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Entrepreneurship is on the Map at SMU

June 8, 2017

By Kathleen Tibbetts
SMU News 

For Josh Thomas, an engineer by training, every new version of an idea brings a chance to discover something new. And the gift he’ll leave with SMU – an interactive map of the University’s entrepreneurial ecosystem – encapsulates both his work as an Engaged Learning Fellow and his hopes for future students.

“I wanted to let the undergraduate population know how many resources are available here on campus,” says Thomas, who will graduate May 20, from SMU’s Lyle School of Engineering. “At SMU, we pride ourselves on our startup spirit – but you don’t get a more entrepreneurial campus unless you create more entrepreneurs.”

His map highlights resources such as the Dedman School of Law and its Patent and Small Business clinics – wellsprings of invaluable help and information that typical undergraduates may never know exist. SMU law students “give us great services like helping to search through existing patents, determine if an idea is patentable, process filings, help you set up your business as an LLC – and they do all this stuff for free,” Thomas says. “It can be a huge help, and the law students get great practice.”

An additional bonus: “Speaking with a law student can be slightly less intimidating than speaking with a lawyer you had to pay to do all this for you,” Thomas adds.

The Cox School of Business and its Caruth Institute for Entrepreneurship are another marker. So is the Deason Innovation Gym (The DIG) in the Lyle School of Engineering, a 24-hour source for maker education, brainstorming and prototyping. The Office of Engaged Learning earns a pin, as well as its Big iDeas program and The CUBE – a round-the-clock incubator-meets-office space in the University’s East Campus, run by students.

Director Jim Hart and his Arts Entrepreneurship Program in Meadows School of the Arts get the nod as perhaps the most unlikely treasure of all. Designed for arts undergraduates yet open to all students, Hart’s program offers broadly applicable guidance on starting a business.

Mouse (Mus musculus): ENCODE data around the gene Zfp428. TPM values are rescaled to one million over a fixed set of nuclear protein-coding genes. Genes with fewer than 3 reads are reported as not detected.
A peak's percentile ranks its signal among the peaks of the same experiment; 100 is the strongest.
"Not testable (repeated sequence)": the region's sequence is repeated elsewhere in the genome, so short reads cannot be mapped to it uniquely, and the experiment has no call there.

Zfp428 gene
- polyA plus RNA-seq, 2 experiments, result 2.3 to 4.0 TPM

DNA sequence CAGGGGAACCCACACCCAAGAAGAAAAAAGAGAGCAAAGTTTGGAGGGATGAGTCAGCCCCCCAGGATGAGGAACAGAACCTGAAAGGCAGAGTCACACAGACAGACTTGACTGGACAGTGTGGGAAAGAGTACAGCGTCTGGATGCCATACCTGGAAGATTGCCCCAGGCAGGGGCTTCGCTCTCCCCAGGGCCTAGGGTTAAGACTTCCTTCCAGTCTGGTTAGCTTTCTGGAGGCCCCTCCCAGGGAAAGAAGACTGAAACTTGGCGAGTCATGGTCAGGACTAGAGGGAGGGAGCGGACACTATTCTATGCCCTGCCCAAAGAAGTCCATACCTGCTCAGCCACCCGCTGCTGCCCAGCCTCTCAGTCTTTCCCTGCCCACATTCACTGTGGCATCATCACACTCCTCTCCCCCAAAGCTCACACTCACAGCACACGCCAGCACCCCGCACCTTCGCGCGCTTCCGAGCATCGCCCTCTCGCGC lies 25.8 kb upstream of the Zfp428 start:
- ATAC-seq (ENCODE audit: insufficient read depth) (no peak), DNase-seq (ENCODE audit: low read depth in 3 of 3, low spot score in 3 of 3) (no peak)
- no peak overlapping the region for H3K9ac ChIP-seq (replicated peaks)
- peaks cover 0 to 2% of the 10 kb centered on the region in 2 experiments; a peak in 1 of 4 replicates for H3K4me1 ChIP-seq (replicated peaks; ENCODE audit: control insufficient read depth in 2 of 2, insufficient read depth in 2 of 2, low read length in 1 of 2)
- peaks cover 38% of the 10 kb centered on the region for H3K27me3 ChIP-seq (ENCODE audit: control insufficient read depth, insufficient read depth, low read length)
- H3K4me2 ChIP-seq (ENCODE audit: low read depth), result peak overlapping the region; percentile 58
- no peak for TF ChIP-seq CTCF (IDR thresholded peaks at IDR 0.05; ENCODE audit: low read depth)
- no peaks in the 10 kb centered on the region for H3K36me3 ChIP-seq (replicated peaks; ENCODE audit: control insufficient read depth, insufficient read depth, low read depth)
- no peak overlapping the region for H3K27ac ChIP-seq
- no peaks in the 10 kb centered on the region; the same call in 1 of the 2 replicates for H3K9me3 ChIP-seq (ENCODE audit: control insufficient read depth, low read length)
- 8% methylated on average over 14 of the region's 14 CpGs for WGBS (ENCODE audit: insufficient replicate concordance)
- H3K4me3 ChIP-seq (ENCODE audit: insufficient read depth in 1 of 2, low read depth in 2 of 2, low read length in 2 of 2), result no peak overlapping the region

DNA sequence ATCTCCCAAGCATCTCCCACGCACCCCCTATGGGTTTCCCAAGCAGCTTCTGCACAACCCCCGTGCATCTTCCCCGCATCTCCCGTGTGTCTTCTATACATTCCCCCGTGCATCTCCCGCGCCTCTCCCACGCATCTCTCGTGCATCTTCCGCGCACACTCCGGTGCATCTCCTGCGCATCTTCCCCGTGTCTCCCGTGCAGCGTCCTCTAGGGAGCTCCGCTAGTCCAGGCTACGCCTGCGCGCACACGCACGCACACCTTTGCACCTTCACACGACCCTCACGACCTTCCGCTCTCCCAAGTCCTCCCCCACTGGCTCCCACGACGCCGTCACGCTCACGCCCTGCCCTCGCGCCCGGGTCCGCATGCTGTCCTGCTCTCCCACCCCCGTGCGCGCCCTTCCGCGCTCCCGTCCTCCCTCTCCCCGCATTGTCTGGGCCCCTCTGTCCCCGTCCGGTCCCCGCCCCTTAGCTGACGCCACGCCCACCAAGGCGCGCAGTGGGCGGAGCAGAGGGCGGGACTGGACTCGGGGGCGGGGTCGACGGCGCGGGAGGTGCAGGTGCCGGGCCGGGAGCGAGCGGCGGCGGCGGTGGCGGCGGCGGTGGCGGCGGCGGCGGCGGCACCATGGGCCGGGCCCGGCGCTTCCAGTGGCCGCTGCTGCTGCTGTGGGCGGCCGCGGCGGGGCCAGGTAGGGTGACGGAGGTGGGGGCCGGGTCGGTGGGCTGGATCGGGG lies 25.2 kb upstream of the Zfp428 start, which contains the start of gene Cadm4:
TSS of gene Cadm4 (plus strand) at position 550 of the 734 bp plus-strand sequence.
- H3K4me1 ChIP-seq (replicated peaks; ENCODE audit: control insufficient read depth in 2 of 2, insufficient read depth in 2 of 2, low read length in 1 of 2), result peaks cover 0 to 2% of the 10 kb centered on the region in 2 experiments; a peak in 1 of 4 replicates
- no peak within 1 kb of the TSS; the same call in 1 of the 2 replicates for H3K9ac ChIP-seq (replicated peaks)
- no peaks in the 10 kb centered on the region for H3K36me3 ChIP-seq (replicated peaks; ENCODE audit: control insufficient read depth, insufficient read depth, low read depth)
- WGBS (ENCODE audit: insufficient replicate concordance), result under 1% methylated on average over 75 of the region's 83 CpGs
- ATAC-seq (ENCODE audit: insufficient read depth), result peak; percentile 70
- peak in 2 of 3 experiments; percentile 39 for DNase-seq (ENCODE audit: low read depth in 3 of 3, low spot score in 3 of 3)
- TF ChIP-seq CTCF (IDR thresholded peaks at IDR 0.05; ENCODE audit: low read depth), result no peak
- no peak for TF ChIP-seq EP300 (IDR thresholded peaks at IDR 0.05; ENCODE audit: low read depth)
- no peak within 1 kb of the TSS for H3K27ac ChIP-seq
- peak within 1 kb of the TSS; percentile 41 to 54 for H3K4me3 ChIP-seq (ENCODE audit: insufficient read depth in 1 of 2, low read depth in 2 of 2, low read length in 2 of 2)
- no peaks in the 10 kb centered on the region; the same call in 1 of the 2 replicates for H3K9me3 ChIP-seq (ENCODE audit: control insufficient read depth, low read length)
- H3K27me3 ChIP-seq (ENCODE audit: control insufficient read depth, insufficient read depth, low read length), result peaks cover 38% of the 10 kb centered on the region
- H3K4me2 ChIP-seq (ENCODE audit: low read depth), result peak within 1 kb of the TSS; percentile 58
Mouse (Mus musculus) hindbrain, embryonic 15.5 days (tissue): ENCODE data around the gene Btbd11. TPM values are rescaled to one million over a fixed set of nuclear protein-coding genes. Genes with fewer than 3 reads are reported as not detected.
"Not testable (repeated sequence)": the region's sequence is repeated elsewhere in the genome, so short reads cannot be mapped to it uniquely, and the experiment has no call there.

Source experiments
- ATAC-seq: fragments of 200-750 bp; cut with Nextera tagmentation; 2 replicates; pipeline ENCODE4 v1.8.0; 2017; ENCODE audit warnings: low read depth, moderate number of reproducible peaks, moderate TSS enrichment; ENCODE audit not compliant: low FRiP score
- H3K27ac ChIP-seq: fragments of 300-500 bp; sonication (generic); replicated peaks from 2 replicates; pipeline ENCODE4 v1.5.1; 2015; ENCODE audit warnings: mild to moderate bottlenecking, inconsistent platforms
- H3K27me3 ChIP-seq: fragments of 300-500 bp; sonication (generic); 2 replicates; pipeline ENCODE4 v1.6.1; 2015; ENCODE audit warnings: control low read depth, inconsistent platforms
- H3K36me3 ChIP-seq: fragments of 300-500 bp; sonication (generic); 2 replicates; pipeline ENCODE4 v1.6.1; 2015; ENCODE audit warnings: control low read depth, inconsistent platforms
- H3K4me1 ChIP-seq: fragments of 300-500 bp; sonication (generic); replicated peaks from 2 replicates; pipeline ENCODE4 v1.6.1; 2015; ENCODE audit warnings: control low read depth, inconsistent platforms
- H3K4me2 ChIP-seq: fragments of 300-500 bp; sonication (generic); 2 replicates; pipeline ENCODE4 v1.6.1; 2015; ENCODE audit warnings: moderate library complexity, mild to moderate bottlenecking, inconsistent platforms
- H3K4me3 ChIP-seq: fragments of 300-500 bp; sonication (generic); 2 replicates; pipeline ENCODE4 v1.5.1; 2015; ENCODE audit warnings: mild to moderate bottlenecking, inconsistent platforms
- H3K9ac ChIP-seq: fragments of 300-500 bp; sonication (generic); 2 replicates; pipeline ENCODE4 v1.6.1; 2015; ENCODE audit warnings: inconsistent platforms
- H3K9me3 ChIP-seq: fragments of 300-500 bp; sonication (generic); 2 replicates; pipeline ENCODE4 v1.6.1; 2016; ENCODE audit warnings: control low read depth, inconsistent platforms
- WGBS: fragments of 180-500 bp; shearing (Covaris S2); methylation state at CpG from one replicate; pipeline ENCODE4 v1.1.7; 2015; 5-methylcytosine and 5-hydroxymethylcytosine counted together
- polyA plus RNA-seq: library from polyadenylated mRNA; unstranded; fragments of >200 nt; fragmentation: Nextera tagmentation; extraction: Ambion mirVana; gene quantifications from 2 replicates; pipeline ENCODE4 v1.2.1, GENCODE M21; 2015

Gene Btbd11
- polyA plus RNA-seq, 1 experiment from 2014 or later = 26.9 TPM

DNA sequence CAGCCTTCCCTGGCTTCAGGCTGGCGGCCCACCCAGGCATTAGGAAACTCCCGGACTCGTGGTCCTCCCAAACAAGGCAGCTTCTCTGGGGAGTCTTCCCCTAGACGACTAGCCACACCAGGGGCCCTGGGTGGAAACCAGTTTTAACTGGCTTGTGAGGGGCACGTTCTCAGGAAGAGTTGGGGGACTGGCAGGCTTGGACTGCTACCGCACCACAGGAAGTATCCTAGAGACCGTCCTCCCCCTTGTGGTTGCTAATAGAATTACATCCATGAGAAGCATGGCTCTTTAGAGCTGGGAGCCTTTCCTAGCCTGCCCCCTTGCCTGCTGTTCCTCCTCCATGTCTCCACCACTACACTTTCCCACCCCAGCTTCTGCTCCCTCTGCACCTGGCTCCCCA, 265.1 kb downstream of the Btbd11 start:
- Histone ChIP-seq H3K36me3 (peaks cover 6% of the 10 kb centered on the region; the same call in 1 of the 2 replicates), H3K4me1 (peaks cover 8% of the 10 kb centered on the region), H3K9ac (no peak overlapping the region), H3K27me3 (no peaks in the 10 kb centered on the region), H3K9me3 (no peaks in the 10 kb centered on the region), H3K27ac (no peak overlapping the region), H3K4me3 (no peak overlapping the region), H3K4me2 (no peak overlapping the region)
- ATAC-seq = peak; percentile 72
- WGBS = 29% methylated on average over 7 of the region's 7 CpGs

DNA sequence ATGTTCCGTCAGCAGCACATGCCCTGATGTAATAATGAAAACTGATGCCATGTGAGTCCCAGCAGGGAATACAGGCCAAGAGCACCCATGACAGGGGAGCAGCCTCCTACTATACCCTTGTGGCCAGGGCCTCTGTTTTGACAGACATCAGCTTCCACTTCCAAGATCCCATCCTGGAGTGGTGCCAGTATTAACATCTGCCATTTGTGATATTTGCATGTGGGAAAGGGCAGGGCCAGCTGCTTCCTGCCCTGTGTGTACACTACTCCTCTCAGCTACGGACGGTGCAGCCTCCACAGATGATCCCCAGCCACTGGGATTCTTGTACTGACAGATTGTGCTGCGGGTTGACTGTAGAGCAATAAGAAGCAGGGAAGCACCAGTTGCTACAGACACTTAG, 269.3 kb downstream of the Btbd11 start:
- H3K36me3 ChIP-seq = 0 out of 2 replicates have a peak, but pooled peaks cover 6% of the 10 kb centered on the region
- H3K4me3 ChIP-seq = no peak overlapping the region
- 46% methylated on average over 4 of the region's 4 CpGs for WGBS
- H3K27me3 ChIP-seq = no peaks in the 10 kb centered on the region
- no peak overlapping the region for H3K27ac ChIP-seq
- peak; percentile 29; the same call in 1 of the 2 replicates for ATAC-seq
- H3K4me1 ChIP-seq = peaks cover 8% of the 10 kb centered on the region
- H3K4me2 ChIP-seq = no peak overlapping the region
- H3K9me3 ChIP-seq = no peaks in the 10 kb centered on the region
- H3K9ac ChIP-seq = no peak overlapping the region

Hart has won awards for what he’s built, and one visit to his office for friendly advice will show you why, Thomas says. “He does a fantastic job, and that’s a resource I don’t know that many students would even think to access.”

The fact that the SMU Entrepreneurship Map exists at all is a story in itself. In fact, at its beginning it wasn’t a map at all. The idea that originally earned Thomas an SMU Engaged Learning Fellowship – a grant of up to $2,000 to pursue work that intentionally links classroom experience with real-world experience – was to build a mentor network for his fellow undergraduates. Think of it as LinkedIn for the startup set.

“The idea was to create a space where students who had an idea could build a multidisciplinary team to execute it – not just your friends in the business school, or your friends who are engineers,” Thomas says. “When you need business students, engineers, marketing people – a little bit of everything.”

Thomas, a mechanical engineering major with a minor in computer science, thought his idea was pretty straightforward. But “it ended up not really solving a problem that the students needed solved,” he says. “There just weren’t that many students actively pursuing a business plan.”

As it turned out, part of that problem stemmed from not knowing where to start. So Thomas turned the project around and went back to the beginning. “My whole purpose was to try to improve SMU’s entrepreneurship network, but you can’t really improve anything until you figure out where you are and where you stand,” he says.

From there came the next idea: Map it out. “We missed a big mark on the first attempt, because we didn’t do enough research at the beginning.”

Faculty mentor Mickey Saloma, the Lyle School’s assistant dean for recruitment, retention and alumni relations, helped guide Thomas from one phase to the next. “He was really involved from the very start of this project,” Thomas says. “I asked him to be my mentor because he gave really great feedback and great ideas – but most importantly because he wasn’t afraid to tell us what we really needed to hear.” Saloma’s “unfiltered advice” was a difference-maker, Thomas adds. “It was really helpful, and sometimes it was a really good kick in the rear.”

Perhaps the best part of the project was the amount of learning he acquired outside the classroom, Thomas says. “A lot of this is not at all what I studied as an undergraduate – which is great, because I wouldn’t have gotten any of this knowledge if I hadn’t pursued the project.” He dived head-first into startup wisdom, from the writings of X Prize Foundation founder and chair Peter Diamandis to “How to Start a Startup,” a free online lecture series from the powerful Silicon Valley ideas incubator Y Combinator. “It was all just amazing. I ate it up.”

And Thomas says the most important thing he learned is that “one of the best ways to make the student body more entrepreneurial is to recruit more entrepreneurs.” He hopes future Mustang ambassadors will use his work to create a mini “entrepreneurship tour” for future prospective students.

After he picks up his diploma on Saturday, Thomas won’t have far to go to his next project. He already has a job as a technical consultant with Credera. The management, user experience and technology consulting firm is located in Addison, just a few miles north of the main SMU campus. “Software is eating the world,” he says with a smile. “I’m excited to broaden that side of my knowledge base.”

In other words: It’s another opportunity to discover something new.